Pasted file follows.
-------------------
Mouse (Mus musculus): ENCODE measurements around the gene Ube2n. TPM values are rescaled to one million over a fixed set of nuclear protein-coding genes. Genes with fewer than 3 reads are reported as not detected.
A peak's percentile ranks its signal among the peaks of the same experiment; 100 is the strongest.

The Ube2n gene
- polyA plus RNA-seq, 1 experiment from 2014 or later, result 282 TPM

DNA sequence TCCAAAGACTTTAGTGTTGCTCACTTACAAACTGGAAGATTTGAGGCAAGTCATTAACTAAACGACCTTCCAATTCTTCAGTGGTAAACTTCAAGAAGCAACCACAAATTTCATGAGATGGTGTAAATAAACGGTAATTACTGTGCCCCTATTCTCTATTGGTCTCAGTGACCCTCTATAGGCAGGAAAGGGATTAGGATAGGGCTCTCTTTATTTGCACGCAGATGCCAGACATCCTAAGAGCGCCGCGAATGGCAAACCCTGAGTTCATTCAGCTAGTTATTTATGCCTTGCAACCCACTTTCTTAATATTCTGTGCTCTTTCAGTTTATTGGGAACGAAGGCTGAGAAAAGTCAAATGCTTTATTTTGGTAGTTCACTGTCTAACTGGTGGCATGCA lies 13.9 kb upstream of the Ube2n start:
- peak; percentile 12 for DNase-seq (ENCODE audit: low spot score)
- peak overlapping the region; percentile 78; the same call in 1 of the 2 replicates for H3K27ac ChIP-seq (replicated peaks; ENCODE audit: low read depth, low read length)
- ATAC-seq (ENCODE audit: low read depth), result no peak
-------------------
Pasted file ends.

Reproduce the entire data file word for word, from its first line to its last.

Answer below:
Mouse (Mus musculus): ENCODE measurements around the gene Ube2n. TPM values are rescaled to one million over a fixed set of nuclear protein-coding genes. Genes with fewer than 3 reads are reported as not detected.
A peak's percentile ranks its signal among the peaks of the same experiment; 100 is the strongest.

The Ube2n gene
- polyA plus RNA-seq, 1 experiment from 2014 or later, result 282 TPM

DNA sequence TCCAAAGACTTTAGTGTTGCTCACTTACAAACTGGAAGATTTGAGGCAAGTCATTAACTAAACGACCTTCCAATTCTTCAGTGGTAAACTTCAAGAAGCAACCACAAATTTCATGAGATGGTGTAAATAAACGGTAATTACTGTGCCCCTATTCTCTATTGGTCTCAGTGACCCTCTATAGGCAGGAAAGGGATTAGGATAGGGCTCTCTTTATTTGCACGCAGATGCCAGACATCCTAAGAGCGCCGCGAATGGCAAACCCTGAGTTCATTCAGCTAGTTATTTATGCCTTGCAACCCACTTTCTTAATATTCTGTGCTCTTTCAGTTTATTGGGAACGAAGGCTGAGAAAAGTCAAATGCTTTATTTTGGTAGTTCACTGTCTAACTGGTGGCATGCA lies 13.9 kb upstream of the Ube2n start:
- peak; percentile 12 for DNase-seq (ENCODE audit: low spot score)
- peak overlapping the region; percentile 78; the same call in 1 of the 2 replicates for H3K27ac ChIP-seq (replicated peaks; ENCODE audit: low read depth, low read length)
- ATAC-seq (ENCODE audit: low read depth), result no peak